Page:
Ideas, meet Reality.
M.F.A. Theatre Design student Tim Rothwell on set design and the critical eye
The theatre workshop has seen 44 years' worth of productions.
Tim Rothwell wanted a flower over the stage. An enormous flower, one with petals that opened and closed. And he wanted it to light up on cue.
As set designer for the 2014 Meadows Opera production of La Finta Giardiniera (The Pretend Garden Girl) by Wolfgang Amadeus Mozart, the third-year M.F.A. in Theatre Design student had the experience and authority to make such decisions. Working closely with both La Finta director Hank Hammett (senior lecturer and director of Meadows Opera) and Meadows’ professional theatre shop staff, Rothwell spent six months bringing his and director Hammett’s vision to life on the Bob Hope Theatre stage.
All along the way, Rothwell steadily navigated the path between ideas – the essence and heart of design -- and reality – what was actually possible.
Rothwell began working on the design in the summer of 2013. “The first thing I did was listen to Mozart’s recording to get a feel for the music,” he says. “I tend to have a lot of ideas at the beginning of designing sets, so before I got too far in the initial designs, I went to talk with Hank to hear about his vision. He described how he wanted the set to be different, something other than realism. He wanted ‘weird’ and ‘out-of-this-world.’”
Rothwell took Hammett’s input and began drawing sketches of what the set could look like. “The opera takes place in a garden,” he says. “I started with a lot of umbrellas – hundreds of umbrellas. My initial designs tend to be really busy. I’ve learned that in the beginning, it’s best to just think about design and not the logistics. Let the ideas come first, then figure out how you can make them happen. Over the next several weeks, I met with Hank several times and the design went through multiple rounds of refine, refine, refine.”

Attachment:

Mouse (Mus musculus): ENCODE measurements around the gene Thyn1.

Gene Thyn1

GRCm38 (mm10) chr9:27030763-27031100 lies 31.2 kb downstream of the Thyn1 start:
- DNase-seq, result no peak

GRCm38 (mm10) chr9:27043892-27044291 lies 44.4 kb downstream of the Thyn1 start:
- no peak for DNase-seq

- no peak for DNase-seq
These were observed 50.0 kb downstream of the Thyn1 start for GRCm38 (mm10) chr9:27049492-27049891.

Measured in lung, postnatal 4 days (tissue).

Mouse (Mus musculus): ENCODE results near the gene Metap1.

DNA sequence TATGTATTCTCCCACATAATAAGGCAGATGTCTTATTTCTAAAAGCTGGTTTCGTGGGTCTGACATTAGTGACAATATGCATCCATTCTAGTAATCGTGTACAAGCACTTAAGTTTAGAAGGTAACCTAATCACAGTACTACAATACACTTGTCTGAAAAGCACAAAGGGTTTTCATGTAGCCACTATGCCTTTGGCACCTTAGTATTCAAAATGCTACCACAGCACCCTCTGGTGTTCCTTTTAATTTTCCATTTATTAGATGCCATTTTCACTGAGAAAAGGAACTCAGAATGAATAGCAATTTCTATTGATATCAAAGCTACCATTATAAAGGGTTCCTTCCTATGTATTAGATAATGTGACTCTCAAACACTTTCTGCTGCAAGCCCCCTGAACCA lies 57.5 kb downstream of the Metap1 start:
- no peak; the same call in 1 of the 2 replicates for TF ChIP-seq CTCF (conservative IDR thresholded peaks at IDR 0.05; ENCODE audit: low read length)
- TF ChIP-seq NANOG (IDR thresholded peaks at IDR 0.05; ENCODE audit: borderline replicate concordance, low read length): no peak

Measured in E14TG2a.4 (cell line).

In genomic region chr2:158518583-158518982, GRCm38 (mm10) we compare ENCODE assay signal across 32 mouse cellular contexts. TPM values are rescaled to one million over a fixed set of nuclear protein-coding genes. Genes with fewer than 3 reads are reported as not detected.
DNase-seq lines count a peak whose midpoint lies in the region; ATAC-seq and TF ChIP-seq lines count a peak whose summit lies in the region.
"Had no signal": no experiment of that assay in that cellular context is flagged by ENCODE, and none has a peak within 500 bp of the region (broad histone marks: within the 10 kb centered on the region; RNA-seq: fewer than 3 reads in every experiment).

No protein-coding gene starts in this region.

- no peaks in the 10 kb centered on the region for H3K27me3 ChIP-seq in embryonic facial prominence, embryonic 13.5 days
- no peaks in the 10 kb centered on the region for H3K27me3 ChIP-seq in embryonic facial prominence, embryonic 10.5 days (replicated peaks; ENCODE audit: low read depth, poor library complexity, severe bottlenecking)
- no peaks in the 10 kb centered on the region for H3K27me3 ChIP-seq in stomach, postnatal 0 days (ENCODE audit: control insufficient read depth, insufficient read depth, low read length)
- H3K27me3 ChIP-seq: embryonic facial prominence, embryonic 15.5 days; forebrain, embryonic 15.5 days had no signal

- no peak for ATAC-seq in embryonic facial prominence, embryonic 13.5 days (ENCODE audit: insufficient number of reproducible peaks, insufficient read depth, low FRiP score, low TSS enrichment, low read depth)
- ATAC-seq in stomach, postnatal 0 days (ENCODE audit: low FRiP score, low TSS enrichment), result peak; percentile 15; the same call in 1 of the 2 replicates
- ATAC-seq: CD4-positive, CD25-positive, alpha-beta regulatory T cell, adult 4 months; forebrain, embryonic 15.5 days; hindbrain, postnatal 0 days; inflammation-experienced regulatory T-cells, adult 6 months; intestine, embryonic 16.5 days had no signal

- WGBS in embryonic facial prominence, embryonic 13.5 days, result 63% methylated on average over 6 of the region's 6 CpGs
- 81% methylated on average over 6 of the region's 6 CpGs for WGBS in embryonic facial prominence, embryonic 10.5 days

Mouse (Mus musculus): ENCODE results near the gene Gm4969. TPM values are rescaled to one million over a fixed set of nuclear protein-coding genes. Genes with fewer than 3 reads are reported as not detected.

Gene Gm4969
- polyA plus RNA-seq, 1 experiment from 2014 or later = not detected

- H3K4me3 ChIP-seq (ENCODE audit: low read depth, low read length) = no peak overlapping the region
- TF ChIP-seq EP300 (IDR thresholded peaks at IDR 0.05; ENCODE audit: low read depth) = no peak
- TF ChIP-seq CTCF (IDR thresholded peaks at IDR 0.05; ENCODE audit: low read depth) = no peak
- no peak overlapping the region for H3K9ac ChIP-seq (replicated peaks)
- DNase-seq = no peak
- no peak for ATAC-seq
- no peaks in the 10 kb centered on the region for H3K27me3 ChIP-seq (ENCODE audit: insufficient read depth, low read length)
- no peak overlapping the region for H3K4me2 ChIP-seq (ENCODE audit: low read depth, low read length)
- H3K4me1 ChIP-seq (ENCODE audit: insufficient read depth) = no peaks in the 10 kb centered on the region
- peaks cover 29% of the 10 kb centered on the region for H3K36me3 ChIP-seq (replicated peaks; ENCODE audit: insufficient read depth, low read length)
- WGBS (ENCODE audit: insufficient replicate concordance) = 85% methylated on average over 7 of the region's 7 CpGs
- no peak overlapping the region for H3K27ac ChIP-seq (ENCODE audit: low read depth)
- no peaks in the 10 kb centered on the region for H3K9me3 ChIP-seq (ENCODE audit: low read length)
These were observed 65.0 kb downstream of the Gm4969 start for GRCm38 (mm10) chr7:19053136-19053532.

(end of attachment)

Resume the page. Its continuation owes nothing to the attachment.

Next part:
Rothwell, who also did the set design for Meadows productions of Major Barbara, Rimers of Eldritch and Slavs!, collaborated with two fellow third-year students: lighting designer Fred Uebele and costume designer Ella Haag. He says designing the set for La Finta has been the most challenging of all the productions he’s worked on to date.
“The La Finta design has been very, very painful in a lot of ways,” he says with a laugh. “But I think I’ve grown and learned a lot more on this set than on any of the others I’ve worked on.” He adds that while some ideas didn’t end up as they were originally envisioned, some ended up better. “There have been a lot of happy accidents.”
Defending the designs
When asked what he has found most valuable about his time as an M.F.A. design student, Rothwell says Meadows is particularly good at having its grad students come up with strong ideas and then defending them.
“Every week we have to defend the design we’re doing and show it off,” he says. “You have to be able to talk about your work and critique it and have a critical eye. I find this particularly true for theatre, more than for other arts where students may shy away from being critical of their work. But for theatre, that critical eye is crucial – you have to know and talk about what works and what doesn’t.”
For all the painstaking effort, some design elements in La Finta may not even be noticed by the audience. For example, while no one in the audience can miss the enormous hilly garden set that commands the stage – sturdy enough for all cast members to stand on, high enough to accommodate the lighting grid, low enough for the singers to not lose sight of the audience – they probably won’t notice that all of the Astroturf covering the set was painted a brighter shade of green. Rothwell explains that its original color wasn’t vivid enough to achieve the garden feel he was after. And his coveted large flower that opens and closes and lights up over the set was not a simple thing to construct; Rothwell relied on the pneumatics expertise of staff member J.D. Margetts to have the flower operate seamlessly.